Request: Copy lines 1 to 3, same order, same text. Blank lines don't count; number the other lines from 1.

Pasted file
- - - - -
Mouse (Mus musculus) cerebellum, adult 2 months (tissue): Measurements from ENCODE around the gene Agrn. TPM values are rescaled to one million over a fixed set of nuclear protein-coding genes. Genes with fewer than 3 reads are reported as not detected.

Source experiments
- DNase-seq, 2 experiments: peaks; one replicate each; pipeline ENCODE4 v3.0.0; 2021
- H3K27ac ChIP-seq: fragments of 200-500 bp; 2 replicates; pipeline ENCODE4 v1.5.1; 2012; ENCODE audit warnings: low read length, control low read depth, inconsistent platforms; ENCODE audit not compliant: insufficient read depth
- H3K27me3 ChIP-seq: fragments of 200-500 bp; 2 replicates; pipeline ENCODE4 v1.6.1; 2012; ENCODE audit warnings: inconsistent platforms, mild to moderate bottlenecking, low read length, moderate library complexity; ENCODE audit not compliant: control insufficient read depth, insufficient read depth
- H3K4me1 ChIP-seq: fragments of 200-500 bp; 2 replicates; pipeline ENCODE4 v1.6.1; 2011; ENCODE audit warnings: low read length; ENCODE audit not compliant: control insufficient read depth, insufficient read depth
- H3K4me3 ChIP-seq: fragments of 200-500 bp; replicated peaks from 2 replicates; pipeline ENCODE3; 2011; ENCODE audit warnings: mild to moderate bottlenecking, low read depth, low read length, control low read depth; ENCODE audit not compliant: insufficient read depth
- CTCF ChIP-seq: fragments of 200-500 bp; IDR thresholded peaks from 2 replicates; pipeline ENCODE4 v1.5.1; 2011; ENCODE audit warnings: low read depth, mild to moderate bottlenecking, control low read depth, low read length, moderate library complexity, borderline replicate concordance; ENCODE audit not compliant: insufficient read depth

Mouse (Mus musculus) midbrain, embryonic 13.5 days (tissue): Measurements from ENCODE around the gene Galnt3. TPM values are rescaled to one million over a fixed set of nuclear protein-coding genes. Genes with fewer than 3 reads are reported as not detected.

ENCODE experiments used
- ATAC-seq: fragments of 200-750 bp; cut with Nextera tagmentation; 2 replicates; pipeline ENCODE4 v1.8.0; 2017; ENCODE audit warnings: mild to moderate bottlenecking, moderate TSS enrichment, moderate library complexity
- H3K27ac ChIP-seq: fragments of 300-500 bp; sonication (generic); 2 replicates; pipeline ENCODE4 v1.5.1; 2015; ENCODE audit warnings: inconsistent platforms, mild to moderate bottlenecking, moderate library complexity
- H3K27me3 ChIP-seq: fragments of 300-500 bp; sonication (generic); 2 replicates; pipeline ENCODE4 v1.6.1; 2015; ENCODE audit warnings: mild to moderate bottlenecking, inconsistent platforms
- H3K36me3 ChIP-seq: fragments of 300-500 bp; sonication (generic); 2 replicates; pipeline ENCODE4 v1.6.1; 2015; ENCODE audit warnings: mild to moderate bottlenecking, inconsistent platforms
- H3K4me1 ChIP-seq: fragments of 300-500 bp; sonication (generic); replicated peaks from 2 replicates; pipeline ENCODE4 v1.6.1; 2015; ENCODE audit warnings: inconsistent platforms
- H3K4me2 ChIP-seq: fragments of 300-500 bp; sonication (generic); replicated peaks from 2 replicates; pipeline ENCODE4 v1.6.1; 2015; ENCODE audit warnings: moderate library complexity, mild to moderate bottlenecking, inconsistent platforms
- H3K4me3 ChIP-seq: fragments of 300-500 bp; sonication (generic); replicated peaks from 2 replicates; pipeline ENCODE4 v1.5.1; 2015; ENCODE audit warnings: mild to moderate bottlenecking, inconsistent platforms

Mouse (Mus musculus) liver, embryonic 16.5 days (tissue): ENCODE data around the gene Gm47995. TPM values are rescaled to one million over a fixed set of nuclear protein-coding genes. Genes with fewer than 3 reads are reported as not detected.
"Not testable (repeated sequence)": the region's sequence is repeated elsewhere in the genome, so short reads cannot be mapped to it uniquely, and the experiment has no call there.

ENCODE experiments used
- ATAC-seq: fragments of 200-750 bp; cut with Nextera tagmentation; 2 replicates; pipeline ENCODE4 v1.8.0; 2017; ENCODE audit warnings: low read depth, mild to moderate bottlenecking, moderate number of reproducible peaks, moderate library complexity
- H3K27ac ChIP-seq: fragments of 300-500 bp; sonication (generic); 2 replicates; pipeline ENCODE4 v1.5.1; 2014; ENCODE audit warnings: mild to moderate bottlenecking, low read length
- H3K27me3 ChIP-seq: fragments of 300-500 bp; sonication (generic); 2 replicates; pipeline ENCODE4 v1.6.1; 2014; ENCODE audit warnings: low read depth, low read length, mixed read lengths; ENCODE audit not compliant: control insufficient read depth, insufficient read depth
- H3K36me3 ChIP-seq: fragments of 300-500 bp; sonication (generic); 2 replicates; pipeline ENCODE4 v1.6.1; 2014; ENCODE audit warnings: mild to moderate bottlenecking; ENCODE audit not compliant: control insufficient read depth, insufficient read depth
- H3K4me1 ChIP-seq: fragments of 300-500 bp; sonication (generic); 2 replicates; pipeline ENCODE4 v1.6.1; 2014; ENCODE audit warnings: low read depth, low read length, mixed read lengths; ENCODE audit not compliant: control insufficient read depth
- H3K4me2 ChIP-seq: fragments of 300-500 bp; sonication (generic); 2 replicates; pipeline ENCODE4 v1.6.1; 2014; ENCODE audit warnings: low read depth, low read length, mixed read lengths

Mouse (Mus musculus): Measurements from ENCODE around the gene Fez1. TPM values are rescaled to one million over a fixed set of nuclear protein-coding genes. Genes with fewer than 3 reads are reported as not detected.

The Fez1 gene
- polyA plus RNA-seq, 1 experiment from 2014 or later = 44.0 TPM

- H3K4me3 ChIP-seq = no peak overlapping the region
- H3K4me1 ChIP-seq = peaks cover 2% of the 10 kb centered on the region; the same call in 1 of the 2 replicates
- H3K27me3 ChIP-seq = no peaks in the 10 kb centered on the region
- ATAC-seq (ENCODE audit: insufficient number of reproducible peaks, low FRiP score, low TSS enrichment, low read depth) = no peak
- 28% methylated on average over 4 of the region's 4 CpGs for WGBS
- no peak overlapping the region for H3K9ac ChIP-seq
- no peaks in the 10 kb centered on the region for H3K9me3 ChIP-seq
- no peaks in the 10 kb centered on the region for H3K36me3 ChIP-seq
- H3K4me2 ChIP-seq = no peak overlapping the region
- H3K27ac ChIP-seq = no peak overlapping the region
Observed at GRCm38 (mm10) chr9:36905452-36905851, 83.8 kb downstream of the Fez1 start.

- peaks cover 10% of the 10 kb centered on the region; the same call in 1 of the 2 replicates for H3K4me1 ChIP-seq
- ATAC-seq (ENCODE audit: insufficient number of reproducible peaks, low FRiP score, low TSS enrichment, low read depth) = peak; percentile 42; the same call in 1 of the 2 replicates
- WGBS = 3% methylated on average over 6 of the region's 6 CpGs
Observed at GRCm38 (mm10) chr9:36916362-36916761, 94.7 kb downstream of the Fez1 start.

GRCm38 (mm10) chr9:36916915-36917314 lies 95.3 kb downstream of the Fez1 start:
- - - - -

Mouse (Mus musculus) cerebellum, adult 2 months (tissue): Measurements from ENCODE around the gene Agrn. TPM values are rescaled to one million over a fixed set of nuclear protein-coding genes. Genes with fewer than 3 reads are reported as not detected.

Source experiments
- DNase-seq, 2 experiments: peaks; one replicate each; pipeline ENCODE4 v3.0.0; 2021